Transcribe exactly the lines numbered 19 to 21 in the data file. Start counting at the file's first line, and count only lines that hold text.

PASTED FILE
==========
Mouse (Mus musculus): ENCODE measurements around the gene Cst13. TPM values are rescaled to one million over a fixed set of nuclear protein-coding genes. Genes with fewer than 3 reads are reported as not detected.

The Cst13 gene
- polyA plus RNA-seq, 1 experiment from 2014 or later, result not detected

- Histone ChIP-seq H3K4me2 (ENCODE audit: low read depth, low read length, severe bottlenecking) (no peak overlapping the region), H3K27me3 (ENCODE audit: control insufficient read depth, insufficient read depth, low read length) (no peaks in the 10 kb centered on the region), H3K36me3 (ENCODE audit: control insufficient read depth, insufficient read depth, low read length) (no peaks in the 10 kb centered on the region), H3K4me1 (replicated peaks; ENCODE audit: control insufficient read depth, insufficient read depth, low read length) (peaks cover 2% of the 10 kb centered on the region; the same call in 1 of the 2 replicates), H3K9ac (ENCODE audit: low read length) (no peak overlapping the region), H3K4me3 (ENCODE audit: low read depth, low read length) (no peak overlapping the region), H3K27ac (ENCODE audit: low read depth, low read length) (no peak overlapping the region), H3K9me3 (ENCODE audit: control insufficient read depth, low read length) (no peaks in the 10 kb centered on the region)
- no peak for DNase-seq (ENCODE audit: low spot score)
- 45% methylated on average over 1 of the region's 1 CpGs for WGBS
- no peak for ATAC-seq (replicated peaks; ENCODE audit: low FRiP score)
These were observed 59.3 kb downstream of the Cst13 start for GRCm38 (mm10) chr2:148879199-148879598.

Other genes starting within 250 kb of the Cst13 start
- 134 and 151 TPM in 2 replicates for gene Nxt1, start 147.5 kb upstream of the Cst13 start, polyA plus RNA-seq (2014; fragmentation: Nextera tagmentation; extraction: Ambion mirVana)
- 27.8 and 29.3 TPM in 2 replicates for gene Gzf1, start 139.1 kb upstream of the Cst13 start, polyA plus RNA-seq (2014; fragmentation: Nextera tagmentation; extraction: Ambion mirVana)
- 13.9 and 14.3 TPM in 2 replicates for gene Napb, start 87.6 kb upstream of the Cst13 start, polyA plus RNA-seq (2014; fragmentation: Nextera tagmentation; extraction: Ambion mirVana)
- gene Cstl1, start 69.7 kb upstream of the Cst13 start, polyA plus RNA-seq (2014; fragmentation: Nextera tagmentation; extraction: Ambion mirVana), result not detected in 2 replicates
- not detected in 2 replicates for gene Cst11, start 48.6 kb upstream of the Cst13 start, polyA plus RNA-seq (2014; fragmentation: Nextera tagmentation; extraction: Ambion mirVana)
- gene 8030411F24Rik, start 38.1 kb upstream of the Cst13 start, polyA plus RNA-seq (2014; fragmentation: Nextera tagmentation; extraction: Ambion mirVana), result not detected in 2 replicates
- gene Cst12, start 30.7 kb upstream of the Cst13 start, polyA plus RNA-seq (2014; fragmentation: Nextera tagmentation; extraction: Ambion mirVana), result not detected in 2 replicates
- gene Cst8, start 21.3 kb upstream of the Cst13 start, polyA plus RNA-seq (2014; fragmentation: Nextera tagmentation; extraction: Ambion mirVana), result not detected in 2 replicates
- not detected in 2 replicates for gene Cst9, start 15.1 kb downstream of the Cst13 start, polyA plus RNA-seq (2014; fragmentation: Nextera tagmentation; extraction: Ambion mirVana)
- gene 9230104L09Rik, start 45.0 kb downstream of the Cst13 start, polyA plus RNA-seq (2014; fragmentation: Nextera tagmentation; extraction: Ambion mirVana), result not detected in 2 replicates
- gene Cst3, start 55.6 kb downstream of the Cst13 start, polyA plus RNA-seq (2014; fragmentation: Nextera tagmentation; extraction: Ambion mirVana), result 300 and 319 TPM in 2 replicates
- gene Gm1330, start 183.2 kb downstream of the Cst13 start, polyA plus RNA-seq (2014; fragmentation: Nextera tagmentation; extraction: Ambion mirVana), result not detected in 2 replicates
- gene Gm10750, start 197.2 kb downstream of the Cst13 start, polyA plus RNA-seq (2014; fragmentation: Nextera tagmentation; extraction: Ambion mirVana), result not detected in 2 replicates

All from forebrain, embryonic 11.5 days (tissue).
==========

- gene 9230104L09Rik, start 45.0 kb downstream of the Cst13 start, polyA plus RNA-seq (2014; fragmentation: Nextera tagmentation; extraction: Ambion mirVana), result not detected in 2 replicates
- gene Cst3, start 55.6 kb downstream of the Cst13 start, polyA plus RNA-seq (2014; fragmentation: Nextera tagmentation; extraction: Ambion mirVana), result 300 and 319 TPM in 2 replicates
- gene Gm1330, start 183.2 kb downstream of the Cst13 start, polyA plus RNA-seq (2014; fragmentation: Nextera tagmentation; extraction: Ambion mirVana), result not detected in 2 replicates